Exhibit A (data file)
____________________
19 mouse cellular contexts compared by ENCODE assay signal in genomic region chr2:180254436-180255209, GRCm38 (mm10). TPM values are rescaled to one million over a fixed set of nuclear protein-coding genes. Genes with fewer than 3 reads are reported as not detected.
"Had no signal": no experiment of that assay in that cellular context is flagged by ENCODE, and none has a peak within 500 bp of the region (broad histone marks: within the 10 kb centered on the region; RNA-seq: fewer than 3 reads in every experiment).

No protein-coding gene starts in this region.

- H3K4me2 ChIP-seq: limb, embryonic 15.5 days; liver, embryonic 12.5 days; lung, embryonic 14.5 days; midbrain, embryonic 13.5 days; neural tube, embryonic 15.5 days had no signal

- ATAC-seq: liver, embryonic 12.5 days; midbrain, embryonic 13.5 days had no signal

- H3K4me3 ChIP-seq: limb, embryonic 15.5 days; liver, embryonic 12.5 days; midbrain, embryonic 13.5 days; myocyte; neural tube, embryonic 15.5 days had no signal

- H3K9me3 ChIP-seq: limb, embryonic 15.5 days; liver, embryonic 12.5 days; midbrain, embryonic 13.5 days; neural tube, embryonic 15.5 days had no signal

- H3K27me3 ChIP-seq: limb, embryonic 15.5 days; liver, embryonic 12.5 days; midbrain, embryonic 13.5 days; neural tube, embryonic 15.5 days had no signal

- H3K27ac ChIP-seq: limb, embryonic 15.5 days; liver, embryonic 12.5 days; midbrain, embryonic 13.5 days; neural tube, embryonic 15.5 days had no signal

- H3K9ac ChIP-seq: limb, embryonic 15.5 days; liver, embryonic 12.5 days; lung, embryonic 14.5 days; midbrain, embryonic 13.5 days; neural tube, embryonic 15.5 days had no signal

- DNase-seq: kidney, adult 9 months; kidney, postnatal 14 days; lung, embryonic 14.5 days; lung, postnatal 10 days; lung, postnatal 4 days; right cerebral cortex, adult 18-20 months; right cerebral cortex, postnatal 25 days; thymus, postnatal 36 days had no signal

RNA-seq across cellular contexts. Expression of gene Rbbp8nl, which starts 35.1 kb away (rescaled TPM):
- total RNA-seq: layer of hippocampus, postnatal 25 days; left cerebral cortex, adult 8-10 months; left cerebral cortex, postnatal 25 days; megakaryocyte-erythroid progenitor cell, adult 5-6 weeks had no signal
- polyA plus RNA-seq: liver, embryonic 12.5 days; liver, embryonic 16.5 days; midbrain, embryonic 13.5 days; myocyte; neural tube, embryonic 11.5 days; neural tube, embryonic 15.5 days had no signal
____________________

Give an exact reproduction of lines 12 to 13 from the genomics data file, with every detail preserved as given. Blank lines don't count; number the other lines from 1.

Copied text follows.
RNA-seq across cellular contexts. Expression of gene Rbbp8nl, which starts 35.1 kb away (rescaled TPM):
- total RNA-seq: layer of hippocampus, postnatal 25 days; left cerebral cortex, adult 8-10 months; left cerebral cortex, postnatal 25 days; megakaryocyte-erythroid progenitor cell, adult 5-6 weeks had no signal